Sunday, July 22, 2012

Poem 548

"The Jātakas. . . . are the stories that tell about the previous lives of the Buddha, in both human and animal form. . . . The Theravada Jatakas comprise 547 poems, arranged roughly by increasing number of verses. According to Professor von Hinüber, only the last 50 were intended to be intelligible by themselves, without commentary." -Wikipedia

The subsequent life of the Buddha best
Exemplifies the truth of emptiness.
To be freed from rebirth is to be freed
From further sequelae to your story.

No more Buddha after the banyan tree,
But so many, many lives beforehand.
We understand, somehow, enlightenment,
Death, and transfiguration mean the end

Of narrative. To be sure, ghosts can have
Stories. Imperfect gods can have them, too,
As can vampires and other immortals
Who haven't completed their destiny.

But the completed, perfected being,
Whether resurrected or taken up
Or rumored to be returning one day,
Can have no further adventures, is done.

A story requires an imperfection.
A narrative, however misleading,
However impossible, cruel, contrived,
Must honor the tumbling incompletion,

The perpetual falling that is our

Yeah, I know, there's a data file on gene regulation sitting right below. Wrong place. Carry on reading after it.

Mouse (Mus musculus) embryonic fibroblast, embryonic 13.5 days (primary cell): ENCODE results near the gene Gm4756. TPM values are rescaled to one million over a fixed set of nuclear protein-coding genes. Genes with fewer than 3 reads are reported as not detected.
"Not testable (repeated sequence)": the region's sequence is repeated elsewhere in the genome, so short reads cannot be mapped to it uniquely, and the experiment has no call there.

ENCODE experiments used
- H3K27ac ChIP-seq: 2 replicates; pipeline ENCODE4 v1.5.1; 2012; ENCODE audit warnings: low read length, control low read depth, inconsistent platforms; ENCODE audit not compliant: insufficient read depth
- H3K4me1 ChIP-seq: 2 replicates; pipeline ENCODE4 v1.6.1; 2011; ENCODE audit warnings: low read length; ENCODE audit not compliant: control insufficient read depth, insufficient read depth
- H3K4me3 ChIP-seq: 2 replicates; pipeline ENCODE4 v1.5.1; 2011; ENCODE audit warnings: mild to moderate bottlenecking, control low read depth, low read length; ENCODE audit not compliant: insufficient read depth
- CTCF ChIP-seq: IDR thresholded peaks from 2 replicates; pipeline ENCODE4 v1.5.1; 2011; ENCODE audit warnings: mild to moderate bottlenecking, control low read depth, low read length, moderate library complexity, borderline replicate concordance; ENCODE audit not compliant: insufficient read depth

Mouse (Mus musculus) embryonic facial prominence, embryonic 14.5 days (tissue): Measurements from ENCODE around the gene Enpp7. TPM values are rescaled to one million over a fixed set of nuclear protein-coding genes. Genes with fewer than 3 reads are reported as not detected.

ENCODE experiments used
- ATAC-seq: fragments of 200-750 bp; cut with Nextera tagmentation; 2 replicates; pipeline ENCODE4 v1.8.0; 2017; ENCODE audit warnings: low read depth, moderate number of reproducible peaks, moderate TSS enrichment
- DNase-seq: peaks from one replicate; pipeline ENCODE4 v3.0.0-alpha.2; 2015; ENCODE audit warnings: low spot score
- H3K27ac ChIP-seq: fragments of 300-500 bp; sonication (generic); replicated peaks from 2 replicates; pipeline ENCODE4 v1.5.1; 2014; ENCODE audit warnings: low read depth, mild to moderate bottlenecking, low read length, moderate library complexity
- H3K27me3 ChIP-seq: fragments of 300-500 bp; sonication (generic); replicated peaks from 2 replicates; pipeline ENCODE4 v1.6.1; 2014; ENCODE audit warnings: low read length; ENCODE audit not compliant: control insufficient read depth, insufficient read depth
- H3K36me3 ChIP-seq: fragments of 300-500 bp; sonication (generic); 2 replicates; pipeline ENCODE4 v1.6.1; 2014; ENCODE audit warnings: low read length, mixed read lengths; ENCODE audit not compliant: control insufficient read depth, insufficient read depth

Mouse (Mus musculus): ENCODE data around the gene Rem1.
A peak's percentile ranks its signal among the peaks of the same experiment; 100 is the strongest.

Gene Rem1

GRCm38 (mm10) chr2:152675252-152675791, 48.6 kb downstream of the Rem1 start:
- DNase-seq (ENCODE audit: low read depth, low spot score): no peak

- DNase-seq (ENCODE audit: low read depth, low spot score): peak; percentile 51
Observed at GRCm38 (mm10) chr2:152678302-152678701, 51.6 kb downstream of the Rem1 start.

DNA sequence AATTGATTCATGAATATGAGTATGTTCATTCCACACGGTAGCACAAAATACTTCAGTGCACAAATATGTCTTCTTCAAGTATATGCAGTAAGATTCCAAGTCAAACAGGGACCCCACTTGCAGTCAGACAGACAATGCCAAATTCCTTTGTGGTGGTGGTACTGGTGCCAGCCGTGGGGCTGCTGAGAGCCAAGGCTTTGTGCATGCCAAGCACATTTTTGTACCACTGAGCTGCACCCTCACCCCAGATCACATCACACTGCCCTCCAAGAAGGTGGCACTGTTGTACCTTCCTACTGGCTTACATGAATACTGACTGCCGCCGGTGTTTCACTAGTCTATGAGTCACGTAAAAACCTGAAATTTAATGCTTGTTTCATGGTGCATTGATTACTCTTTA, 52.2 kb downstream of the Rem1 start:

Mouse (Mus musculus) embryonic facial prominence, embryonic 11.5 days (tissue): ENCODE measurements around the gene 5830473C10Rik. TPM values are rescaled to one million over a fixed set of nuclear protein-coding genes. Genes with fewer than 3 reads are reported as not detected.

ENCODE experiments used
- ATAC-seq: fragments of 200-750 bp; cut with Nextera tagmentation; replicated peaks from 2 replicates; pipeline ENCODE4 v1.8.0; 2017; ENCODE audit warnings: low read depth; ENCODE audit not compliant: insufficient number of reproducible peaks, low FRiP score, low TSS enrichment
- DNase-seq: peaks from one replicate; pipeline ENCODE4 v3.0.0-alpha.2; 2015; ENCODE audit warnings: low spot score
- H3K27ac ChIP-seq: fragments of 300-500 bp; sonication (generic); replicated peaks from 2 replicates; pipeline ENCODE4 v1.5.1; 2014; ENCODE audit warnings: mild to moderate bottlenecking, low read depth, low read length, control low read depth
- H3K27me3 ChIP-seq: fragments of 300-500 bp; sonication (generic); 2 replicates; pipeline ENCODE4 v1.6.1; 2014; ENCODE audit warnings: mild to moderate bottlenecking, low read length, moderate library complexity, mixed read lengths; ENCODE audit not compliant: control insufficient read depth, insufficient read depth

Constant and constantly disappearing
Experience of being aware of life,
The always undone moment of doing.

Other arts, those pretending to stillness,
Statuary and static images
Are the primary means of portraying
The enlightened, redeemed, perfected thing.

Even music and poetry, stubborn
When striving for heavenly timelessness,
Immortal melodies and turns of phrase,
Are chained to sequence and thus to going,

To story, to incompletion, to ends
That are never fully satisfying,
No matter how many thundering chords
Conclude, no matter how perfect the rhyme.

There's always another turn on the wheel
Of retrying to come to some good place
That if ever achieved could only mean
The end of any further achievement.

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